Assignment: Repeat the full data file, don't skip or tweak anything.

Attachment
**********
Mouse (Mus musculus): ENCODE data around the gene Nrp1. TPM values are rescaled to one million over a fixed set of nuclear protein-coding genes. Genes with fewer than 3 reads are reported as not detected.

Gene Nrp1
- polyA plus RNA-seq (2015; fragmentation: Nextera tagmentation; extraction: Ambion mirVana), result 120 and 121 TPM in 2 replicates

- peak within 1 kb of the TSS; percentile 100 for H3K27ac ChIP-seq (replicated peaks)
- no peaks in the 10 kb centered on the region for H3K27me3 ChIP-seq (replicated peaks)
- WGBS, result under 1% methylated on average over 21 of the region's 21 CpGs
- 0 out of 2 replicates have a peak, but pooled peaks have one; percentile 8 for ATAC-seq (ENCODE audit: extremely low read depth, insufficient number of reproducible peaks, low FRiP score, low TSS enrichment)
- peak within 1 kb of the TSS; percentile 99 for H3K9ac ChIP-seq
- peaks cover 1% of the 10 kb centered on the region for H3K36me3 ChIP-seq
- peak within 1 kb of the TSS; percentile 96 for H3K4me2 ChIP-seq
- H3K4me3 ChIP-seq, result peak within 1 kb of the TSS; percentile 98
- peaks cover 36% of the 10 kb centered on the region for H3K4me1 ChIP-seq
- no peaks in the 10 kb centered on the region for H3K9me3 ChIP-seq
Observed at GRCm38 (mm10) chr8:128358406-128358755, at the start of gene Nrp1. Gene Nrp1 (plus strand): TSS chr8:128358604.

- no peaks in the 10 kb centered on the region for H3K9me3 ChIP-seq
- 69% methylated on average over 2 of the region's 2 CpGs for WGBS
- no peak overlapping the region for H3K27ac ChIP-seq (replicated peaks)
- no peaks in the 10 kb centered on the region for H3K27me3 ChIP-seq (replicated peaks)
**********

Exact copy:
Mouse (Mus musculus): ENCODE data around the gene Nrp1. TPM values are rescaled to one million over a fixed set of nuclear protein-coding genes. Genes with fewer than 3 reads are reported as not detected.

Gene Nrp1
- polyA plus RNA-seq (2015; fragmentation: Nextera tagmentation; extraction: Ambion mirVana), result 120 and 121 TPM in 2 replicates

- peak within 1 kb of the TSS; percentile 100 for H3K27ac ChIP-seq (replicated peaks)
- no peaks in the 10 kb centered on the region for H3K27me3 ChIP-seq (replicated peaks)
- WGBS, result under 1% methylated on average over 21 of the region's 21 CpGs
- 0 out of 2 replicates have a peak, but pooled peaks have one; percentile 8 for ATAC-seq (ENCODE audit: extremely low read depth, insufficient number of reproducible peaks, low FRiP score, low TSS enrichment)
- peak within 1 kb of the TSS; percentile 99 for H3K9ac ChIP-seq
- peaks cover 1% of the 10 kb centered on the region for H3K36me3 ChIP-seq
- peak within 1 kb of the TSS; percentile 96 for H3K4me2 ChIP-seq
- H3K4me3 ChIP-seq, result peak within 1 kb of the TSS; percentile 98
- peaks cover 36% of the 10 kb centered on the region for H3K4me1 ChIP-seq
- no peaks in the 10 kb centered on the region for H3K9me3 ChIP-seq
Observed at GRCm38 (mm10) chr8:128358406-128358755, at the start of gene Nrp1. Gene Nrp1 (plus strand): TSS chr8:128358604.

- no peaks in the 10 kb centered on the region for H3K9me3 ChIP-seq
- 69% methylated on average over 2 of the region's 2 CpGs for WGBS
- no peak overlapping the region for H3K27ac ChIP-seq (replicated peaks)
- no peaks in the 10 kb centered on the region for H3K27me3 ChIP-seq (replicated peaks)